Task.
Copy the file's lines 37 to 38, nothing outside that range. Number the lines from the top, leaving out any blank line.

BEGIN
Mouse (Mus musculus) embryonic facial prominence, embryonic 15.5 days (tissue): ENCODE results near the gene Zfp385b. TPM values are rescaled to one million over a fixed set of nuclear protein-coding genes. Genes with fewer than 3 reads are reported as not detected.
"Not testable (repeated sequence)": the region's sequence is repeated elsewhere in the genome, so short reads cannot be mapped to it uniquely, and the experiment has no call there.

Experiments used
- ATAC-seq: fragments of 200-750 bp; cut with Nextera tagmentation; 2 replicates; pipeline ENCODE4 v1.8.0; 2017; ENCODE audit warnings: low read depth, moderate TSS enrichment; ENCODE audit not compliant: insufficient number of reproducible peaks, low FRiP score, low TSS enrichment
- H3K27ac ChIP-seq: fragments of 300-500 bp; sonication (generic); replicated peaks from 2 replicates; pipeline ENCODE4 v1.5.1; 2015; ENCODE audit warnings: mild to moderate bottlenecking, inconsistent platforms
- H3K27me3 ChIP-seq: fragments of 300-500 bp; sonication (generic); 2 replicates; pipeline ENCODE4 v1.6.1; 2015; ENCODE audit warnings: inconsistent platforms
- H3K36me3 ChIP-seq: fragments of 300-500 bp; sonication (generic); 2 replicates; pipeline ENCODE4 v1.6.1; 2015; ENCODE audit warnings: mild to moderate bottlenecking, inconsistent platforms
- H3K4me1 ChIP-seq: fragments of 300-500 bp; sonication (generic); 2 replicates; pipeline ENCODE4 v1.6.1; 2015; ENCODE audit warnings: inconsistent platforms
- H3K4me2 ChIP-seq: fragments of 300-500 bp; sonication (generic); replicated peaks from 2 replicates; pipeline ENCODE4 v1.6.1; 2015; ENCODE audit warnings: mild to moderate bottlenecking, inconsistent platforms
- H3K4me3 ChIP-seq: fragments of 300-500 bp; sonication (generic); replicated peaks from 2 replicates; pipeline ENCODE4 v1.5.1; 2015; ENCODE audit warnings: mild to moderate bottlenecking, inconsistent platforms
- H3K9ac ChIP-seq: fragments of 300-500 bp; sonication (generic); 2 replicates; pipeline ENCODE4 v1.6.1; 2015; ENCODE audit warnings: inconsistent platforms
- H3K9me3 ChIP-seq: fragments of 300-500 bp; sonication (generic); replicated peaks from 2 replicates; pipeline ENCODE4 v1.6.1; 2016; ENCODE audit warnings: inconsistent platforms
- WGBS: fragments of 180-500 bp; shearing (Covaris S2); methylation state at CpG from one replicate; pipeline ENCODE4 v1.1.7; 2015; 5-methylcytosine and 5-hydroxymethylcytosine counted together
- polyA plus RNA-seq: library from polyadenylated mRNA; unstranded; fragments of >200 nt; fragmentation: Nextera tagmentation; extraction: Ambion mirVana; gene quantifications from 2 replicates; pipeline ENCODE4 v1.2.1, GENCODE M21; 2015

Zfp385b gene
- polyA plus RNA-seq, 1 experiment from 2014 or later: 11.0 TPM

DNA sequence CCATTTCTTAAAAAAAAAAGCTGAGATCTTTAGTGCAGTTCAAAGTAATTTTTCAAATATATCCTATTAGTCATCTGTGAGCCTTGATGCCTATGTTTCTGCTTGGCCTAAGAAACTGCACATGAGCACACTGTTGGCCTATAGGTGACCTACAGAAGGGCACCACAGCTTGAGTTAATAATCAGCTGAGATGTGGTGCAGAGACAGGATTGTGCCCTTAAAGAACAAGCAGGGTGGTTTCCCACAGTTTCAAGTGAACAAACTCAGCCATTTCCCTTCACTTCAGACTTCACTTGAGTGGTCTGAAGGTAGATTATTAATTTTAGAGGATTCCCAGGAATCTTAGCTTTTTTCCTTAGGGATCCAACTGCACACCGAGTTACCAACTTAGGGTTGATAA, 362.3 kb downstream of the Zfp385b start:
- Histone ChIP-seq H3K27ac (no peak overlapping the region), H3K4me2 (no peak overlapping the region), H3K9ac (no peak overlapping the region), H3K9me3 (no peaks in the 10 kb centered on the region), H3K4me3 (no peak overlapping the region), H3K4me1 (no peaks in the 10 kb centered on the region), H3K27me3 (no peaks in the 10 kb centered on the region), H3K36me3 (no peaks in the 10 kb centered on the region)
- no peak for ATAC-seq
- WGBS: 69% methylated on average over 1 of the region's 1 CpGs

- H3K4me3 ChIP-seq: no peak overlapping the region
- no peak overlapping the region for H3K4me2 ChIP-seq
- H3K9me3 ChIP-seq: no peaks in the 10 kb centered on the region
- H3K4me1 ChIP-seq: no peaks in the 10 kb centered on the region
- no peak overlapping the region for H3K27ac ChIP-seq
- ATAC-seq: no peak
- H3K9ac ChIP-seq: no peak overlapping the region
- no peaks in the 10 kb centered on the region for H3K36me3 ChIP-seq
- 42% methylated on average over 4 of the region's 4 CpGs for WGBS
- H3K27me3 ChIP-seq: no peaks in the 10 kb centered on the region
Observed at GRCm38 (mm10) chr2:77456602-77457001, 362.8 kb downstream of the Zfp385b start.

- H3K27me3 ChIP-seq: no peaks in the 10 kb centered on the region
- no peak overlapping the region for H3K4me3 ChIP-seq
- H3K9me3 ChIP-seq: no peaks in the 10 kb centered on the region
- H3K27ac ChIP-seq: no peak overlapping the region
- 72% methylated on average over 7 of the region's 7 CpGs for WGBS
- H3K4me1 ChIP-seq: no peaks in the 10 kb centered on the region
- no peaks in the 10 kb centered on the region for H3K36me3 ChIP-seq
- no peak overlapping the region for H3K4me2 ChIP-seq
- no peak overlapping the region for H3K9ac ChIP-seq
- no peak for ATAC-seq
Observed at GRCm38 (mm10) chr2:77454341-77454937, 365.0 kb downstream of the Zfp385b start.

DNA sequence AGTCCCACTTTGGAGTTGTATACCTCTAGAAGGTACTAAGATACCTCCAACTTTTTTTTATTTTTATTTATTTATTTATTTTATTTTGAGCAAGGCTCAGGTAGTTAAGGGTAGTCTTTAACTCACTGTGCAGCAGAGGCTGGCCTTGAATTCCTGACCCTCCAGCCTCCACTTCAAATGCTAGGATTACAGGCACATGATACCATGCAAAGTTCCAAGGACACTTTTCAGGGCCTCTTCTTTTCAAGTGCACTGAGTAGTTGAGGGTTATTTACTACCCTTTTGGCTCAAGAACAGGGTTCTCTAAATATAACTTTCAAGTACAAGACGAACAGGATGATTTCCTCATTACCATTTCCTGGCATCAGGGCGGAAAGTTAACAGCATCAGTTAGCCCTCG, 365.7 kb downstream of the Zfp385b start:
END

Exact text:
- H3K4me1 ChIP-seq: no peaks in the 10 kb centered on the region
- no peaks in the 10 kb centered on the region for H3K36me3 ChIP-seq